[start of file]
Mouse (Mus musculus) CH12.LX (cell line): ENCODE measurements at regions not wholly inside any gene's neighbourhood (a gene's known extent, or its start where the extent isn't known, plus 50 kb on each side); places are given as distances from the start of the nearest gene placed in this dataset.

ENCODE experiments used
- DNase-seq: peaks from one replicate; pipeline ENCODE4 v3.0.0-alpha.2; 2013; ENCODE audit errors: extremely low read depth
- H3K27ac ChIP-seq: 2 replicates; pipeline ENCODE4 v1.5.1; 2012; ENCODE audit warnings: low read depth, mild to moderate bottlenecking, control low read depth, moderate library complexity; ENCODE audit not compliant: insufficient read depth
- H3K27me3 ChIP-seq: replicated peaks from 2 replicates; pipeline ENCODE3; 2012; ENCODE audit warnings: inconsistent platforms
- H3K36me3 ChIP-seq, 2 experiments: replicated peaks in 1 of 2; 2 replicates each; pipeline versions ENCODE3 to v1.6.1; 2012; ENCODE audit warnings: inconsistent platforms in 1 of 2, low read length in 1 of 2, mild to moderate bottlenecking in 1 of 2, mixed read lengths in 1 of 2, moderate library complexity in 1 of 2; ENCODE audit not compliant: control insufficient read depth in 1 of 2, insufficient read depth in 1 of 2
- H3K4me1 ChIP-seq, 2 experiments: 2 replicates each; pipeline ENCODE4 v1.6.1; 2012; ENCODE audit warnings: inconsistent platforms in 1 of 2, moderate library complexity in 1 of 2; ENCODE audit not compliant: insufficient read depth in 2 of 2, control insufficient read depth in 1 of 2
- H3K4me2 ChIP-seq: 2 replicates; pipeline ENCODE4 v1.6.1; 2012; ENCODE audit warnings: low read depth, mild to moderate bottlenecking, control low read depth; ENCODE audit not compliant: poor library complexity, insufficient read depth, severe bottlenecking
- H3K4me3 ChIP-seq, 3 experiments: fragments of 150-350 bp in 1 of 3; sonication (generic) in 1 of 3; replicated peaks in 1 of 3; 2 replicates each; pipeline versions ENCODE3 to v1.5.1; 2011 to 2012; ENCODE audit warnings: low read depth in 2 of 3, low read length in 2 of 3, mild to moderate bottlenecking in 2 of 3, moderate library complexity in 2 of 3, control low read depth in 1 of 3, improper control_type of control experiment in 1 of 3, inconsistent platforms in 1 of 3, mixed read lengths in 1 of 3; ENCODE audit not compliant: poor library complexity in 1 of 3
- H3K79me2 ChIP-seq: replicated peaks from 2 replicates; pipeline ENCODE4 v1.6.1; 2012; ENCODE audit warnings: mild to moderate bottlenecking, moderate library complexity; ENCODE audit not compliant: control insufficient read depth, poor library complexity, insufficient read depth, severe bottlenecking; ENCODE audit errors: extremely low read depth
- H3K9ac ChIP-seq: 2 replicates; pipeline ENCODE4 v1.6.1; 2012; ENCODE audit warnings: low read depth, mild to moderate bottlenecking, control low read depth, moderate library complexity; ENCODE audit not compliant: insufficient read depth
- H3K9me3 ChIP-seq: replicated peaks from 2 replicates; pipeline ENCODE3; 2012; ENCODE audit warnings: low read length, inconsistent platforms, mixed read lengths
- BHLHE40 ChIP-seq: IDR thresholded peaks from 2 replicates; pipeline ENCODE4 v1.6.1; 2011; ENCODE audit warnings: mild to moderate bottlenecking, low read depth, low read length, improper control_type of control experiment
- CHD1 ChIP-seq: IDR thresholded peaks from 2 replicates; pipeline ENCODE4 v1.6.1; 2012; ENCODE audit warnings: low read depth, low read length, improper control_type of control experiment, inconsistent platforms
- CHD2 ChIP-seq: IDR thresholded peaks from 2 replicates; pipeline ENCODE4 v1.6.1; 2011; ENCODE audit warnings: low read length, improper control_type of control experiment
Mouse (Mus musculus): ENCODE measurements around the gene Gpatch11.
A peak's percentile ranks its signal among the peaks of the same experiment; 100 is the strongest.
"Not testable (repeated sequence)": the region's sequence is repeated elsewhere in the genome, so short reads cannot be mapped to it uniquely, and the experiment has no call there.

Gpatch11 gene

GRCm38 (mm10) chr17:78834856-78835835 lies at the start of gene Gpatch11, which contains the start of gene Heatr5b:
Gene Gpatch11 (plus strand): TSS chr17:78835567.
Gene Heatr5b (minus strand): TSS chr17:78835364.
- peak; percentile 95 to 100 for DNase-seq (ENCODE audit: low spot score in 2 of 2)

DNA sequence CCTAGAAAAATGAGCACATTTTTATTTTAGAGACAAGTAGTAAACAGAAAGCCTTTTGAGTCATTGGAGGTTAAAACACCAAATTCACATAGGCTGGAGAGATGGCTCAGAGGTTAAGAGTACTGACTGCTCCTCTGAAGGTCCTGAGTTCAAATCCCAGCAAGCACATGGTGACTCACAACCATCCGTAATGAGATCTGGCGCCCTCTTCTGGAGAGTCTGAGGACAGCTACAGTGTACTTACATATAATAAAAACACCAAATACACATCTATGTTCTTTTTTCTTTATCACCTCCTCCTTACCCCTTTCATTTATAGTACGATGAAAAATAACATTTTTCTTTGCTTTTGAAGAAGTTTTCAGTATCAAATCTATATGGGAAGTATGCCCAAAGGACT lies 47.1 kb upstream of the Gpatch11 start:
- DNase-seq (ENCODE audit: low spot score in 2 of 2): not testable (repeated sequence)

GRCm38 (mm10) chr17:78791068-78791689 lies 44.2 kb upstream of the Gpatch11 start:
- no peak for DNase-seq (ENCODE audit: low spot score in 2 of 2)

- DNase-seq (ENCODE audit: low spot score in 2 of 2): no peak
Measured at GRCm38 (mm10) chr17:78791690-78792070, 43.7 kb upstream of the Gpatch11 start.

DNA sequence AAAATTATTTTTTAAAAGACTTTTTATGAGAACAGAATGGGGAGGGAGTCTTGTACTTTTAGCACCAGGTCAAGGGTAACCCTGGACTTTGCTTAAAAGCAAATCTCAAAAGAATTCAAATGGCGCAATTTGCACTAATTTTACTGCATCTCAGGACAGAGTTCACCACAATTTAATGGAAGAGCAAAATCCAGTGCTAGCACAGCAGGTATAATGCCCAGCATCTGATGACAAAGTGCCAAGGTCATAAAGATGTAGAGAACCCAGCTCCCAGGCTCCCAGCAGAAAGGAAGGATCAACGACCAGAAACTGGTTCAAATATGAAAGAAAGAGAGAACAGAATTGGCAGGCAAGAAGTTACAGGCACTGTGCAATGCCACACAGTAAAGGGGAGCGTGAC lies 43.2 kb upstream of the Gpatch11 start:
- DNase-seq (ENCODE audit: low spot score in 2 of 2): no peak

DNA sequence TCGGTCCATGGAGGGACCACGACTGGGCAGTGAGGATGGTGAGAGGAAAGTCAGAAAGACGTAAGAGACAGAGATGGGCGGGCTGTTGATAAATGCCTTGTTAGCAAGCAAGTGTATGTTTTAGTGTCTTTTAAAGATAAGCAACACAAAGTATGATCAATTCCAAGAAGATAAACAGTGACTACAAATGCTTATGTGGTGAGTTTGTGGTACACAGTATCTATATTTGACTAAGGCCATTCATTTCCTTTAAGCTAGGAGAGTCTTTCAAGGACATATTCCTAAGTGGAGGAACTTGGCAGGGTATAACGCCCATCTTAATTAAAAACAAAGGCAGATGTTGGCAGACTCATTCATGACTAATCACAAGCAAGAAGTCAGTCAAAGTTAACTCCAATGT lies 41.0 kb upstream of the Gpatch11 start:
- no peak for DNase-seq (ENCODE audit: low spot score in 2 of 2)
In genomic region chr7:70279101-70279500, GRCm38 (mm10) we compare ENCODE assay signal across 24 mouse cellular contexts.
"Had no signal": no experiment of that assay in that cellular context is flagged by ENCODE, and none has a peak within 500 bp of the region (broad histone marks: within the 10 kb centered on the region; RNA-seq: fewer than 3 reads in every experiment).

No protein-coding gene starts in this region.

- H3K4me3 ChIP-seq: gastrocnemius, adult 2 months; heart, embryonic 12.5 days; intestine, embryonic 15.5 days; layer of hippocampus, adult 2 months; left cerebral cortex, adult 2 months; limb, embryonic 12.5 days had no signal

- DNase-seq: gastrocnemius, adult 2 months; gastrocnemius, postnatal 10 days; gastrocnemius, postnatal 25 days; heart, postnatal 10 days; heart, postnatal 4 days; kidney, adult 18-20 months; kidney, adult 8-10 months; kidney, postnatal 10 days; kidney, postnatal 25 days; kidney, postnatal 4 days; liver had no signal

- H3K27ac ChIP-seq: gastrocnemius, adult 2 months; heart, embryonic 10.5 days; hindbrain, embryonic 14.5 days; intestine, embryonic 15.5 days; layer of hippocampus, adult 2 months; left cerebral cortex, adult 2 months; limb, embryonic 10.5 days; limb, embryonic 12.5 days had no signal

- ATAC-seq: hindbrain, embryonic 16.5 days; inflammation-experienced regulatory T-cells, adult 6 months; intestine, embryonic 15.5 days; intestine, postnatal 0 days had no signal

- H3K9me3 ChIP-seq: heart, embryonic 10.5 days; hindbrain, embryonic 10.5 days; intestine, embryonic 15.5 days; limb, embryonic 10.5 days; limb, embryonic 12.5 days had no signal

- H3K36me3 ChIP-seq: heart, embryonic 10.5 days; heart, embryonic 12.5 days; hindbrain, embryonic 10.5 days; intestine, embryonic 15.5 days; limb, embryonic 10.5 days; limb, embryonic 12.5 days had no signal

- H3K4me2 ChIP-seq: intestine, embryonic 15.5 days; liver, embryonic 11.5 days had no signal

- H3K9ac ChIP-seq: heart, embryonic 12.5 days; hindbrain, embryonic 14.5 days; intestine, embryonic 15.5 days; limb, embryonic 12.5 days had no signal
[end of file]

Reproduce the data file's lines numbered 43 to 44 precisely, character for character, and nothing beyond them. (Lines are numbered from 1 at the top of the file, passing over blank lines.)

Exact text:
- H3K4me2 ChIP-seq: intestine, embryonic 15.5 days; liver, embryonic 11.5 days had no signal

- H3K9ac ChIP-seq: heart, embryonic 12.5 days; hindbrain, embryonic 14.5 days; intestine, embryonic 15.5 days; limb, embryonic 12.5 days had no signal